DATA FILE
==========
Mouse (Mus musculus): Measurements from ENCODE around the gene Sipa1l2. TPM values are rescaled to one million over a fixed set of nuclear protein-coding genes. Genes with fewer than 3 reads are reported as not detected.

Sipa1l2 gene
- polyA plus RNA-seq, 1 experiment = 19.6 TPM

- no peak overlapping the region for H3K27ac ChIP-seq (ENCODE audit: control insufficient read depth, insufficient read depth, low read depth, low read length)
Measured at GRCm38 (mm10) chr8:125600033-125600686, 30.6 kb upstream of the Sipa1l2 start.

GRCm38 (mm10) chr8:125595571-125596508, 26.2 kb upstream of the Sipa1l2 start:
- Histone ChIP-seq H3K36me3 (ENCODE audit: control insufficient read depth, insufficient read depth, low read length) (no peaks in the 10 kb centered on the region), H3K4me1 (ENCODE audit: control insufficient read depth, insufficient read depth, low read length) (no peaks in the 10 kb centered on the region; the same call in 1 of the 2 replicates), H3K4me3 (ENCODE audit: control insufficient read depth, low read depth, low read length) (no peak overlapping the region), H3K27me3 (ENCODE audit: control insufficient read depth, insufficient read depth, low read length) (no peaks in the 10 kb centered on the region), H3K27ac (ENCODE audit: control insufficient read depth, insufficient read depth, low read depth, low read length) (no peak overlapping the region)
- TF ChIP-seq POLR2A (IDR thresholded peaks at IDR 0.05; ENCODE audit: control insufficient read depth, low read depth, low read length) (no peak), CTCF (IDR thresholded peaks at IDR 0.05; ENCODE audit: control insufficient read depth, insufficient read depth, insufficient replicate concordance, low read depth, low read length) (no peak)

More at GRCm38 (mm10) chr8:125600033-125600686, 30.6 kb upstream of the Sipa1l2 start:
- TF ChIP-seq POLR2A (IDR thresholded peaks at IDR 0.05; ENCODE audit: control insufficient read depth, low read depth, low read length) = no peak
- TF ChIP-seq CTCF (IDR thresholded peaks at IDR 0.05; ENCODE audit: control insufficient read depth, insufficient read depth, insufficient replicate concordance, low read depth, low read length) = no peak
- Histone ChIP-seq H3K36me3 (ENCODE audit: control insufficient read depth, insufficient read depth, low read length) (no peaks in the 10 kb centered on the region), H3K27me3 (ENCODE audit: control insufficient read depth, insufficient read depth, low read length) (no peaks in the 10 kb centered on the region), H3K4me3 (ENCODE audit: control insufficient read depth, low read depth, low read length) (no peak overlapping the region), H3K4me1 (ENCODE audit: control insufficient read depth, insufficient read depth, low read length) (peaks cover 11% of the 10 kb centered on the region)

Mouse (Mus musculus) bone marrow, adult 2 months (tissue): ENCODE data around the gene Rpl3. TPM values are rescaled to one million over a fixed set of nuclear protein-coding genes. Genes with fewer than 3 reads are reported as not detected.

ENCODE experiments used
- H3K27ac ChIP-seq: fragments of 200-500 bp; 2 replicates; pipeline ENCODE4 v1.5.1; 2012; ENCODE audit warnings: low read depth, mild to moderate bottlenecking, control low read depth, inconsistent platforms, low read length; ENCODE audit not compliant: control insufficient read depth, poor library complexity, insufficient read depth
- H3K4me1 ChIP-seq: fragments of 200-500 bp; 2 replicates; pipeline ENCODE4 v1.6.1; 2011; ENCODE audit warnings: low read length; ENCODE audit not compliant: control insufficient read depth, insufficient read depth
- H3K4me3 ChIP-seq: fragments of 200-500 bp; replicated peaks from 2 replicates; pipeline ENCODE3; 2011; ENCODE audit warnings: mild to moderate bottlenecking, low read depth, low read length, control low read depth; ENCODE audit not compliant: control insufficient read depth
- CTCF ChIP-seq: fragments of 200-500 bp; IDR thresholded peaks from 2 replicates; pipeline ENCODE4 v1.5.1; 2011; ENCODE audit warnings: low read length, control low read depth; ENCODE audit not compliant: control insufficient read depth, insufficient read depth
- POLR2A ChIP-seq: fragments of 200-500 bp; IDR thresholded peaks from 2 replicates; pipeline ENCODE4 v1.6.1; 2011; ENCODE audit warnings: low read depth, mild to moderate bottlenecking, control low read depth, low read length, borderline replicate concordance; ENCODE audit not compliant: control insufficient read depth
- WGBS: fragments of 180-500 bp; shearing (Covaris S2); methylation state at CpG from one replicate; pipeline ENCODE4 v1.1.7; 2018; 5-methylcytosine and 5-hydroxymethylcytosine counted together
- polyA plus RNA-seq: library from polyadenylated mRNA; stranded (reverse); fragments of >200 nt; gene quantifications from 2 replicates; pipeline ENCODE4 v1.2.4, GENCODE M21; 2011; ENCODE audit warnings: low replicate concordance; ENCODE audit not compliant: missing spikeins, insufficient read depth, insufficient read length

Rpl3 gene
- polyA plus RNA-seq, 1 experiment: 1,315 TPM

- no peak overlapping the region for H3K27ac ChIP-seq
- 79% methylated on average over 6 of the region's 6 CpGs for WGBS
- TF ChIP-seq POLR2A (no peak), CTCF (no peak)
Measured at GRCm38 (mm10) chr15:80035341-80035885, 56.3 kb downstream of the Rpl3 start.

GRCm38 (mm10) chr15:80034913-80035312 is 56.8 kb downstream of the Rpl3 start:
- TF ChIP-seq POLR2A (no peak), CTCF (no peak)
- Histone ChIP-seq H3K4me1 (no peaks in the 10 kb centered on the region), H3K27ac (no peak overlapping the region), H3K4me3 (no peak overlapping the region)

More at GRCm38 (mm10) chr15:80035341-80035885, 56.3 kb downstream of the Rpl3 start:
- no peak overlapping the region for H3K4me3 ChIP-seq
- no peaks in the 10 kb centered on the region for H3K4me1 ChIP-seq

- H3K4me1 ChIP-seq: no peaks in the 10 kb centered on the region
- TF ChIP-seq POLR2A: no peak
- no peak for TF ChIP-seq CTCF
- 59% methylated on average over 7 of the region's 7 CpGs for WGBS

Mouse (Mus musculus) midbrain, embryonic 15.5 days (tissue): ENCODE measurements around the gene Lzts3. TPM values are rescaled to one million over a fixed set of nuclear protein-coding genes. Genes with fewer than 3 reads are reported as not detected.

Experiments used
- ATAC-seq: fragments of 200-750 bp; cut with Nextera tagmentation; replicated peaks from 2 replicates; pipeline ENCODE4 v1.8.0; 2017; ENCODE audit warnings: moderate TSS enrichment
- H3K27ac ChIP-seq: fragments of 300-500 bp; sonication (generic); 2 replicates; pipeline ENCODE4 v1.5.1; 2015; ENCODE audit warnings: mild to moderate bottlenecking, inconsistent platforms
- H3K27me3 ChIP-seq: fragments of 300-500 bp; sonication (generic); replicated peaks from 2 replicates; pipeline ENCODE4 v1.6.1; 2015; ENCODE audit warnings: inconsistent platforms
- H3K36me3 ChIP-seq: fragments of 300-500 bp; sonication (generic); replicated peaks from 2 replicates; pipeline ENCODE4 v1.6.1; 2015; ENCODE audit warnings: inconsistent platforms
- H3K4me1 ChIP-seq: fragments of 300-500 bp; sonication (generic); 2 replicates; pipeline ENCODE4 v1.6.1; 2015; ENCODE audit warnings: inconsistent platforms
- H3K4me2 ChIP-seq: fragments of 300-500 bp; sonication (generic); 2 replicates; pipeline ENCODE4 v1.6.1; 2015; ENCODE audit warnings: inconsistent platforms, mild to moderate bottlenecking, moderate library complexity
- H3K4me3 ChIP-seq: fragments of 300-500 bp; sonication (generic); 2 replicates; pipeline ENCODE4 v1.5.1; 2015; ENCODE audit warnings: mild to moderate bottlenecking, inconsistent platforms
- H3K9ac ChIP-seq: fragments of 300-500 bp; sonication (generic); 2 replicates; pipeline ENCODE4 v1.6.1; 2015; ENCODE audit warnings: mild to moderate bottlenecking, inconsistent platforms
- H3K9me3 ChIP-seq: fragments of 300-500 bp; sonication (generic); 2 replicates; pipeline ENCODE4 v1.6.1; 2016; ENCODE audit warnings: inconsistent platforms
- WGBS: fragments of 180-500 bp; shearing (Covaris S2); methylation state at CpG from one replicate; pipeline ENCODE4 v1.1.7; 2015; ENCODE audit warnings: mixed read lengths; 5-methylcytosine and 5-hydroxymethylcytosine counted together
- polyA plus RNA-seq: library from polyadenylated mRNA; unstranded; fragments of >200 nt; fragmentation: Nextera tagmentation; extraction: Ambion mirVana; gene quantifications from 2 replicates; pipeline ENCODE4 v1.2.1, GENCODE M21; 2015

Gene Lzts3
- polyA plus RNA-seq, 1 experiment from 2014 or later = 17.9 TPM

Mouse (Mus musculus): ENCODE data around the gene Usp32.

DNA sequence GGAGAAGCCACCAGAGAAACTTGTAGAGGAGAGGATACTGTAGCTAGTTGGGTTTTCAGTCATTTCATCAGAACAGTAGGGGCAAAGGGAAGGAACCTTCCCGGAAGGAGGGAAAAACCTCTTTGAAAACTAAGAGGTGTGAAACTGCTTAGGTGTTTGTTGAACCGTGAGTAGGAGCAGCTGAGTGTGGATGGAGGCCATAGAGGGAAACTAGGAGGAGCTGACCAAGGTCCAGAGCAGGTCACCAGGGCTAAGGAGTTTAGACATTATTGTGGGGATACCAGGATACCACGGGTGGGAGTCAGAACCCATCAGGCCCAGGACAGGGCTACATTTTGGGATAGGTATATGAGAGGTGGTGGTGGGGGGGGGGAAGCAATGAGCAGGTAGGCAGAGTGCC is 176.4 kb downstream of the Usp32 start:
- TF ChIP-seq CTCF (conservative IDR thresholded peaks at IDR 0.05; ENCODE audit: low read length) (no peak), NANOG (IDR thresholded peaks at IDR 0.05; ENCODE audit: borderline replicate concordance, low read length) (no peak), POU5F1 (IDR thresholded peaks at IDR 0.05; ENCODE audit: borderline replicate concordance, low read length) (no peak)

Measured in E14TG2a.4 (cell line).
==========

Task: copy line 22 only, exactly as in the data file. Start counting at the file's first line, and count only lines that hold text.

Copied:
Rpl3 gene